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God has left a target for one's life from the beginning of Creation; it is called "law." To miss the target is to "sin."


The Law of Faith is contrasted in the book of Romans with the Law of Works (identified as the Old Covenant's "Law and Prophets," Romans 3:21). "Where [is] boasting then? It is excluded. By what law? of works? Nay: but by the law of faith" (Romans 3:27).


"But without faith [it is] impossible to please [him]: for he that cometh to God must believe that he is, and [that] he is a rewarder of them that diligently seek him" (Hebrews 11:6).

The inspired writer defines faith in Hebrews 11:1 and states a dictum, an authoritative assertion, in verse 6. A man or woman cannot please God without faith. That faith must be that He exists and that He rewards the diligent seeker.

It is true that "the Faith", label for the NT doctrine, was to be revealed when the Seed came (Galatians 3:24, 25). The apostle Paul calls it "that faith" in verse 25. But the term is not limited to the system of beliefs of the New Testament as one can readily perceive in our text (Hebrews 11:6). Mickelson's Enhanced Strong's Dictionaries says that the Greek word means "conviction."

Among the English dictionaries it is apparent that a favorite use of the word "faith", is a "firm belief in something for which there is no proof: complete trust." This is not the Bible definition. In the first verse of our text's chapter, "faith" is defined as "the substance of things hoped for, the evidence of things not seen."


Noah. " By faith Noah, being warned of God of things not seen as yet, moved with fear, prepared an ark to the saving of his house; by the which he condemned the world, and became heir of the righteousness which is by faith" (Hebrews 11:7). Law exists when faith exists.

Abel. "By faith Abel offered unto God a more excellent sacrifice than Cain, by which he obtained witness that he was righteous, God testifying of his gifts: and by it he being dead yet speaketh" (Hebrews 11:4). Law exists when faith exists.

Enoch. "By faith Enoch was translated that he should not see death; and was not found, because God had translated him: for before his translation he had this testimony, that he pleased God" (Hebrews 11:5). Enoch walked with God (Genesis 5:23,24) and he did it "by faith."

1. Noah "became" the heir of righteousness which is by faith. Noah was told what to do. Law. He did it. He did it by faith in God's command. No sin here.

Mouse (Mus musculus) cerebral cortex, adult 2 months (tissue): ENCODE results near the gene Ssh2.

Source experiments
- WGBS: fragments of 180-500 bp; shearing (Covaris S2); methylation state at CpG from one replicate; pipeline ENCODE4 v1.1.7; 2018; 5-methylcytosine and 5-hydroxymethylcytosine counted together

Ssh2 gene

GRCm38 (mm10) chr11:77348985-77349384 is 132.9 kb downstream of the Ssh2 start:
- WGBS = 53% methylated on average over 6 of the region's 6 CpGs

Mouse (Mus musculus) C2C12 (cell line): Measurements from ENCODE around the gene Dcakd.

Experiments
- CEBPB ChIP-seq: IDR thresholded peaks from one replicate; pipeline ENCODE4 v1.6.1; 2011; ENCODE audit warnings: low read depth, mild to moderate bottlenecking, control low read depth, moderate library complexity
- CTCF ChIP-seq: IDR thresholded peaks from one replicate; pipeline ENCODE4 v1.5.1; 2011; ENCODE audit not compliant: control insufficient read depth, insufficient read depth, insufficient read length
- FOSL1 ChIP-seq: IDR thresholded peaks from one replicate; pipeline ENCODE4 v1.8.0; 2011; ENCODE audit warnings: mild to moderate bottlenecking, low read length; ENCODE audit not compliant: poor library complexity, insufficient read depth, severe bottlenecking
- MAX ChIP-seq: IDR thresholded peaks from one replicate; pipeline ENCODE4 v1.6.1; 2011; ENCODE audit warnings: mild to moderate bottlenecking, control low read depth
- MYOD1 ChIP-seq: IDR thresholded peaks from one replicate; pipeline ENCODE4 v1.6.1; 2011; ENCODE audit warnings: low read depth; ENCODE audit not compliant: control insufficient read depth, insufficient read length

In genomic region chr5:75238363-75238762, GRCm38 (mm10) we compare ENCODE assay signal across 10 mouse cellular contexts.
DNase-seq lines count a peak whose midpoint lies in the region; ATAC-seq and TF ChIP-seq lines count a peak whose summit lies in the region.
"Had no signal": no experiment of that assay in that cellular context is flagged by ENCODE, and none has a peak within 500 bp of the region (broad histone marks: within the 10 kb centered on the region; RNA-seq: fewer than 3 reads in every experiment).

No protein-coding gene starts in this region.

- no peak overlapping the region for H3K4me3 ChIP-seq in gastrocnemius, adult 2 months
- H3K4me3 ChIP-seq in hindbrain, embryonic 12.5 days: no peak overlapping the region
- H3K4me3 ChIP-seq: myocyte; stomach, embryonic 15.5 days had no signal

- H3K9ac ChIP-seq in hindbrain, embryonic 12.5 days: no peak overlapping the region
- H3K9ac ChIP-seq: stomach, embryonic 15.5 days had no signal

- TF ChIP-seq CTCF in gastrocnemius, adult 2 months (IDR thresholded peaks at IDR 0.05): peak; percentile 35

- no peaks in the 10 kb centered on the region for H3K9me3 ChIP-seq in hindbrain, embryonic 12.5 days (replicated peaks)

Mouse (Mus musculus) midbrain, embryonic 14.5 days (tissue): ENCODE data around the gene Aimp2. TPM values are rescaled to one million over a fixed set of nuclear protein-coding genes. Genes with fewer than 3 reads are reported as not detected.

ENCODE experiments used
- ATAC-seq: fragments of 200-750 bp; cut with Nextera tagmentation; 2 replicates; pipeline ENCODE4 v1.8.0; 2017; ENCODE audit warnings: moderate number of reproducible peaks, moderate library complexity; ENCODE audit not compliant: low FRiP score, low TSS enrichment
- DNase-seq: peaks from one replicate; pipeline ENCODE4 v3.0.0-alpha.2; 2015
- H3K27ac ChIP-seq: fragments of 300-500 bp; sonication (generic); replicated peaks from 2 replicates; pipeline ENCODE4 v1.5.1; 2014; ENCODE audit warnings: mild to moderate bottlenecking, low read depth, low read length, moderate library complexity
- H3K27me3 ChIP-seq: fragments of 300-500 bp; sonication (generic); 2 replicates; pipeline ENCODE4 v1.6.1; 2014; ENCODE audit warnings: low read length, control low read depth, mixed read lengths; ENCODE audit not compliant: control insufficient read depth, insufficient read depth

2. Abel was righteous because he offered his sacrifice by faith. Was he not told then what sacrifice to offer? God testified (law's witness) by accepting his gifts. If he was told and he responded, then law. Abel did not sin. Now contrast this with his brother's two actions.

3. Enoch was told that he pleased God (Hebrews 11:5). He did it by faith. Was he (like Noah) told what to do? Consequently, his reward was great: he did not see death (compare with Psalm 19:11). Law exists when faith exists.

How is faith acquired? Today, we are told in Romans that it comes by hearing (instructed; “attending to”) the Word of God (Romans 10:17). The account of Noah demonstrates that it came to him by hearing the Word of God. Hence, law.

Can we not then conclude from faith before the flood that there was Law? Those that failed to please God, sinned, since "sin" is missing the target.


The "faith" chapter continues with a list beginning with Abraham, "By faith Abraham, when he was called to go out into a place which he should after receive for an inheritance, obeyed" (Hebrews 11:8).

The following are listed as having approval by their faith: Sarah, Isaac, Jacob, Joseph, Moses and Israel under Moses. After the Law of Moses was given, those that receive approval do so by their faith: Israel and Rahab at Jericho, Gideon, Barak, Samson, Jephthat, Samuel, and David. "And these all, having obtained a good report through faith, received not the promise: God having provided some better thing for us, that they without us should not be made perfect" (11:39,40).

Just as Noah was justified by faith because he did what God told him to, so then did these others, (Abraham at the head of the list), obeyed God by faith. Noah was instructed to build an ark; Abraham was instructed to leave Ur and go to an appointed place; and others were told something else. They all had one thing in common: "pleasing faith." Followers of Jesus likewise are to contend earnestly for [our instructions in] "the Faith" (Jude 3; same words are in the Greek in Ephesians 2:8-11) that saves us by grace ("pleasing God").

Although the instructions for persons, nations, or the world may differ through time and place, the one unchanging thing is faith. Our unchanging God demands the unchanging law of faith as a common denominator for it all.

Gaylon West



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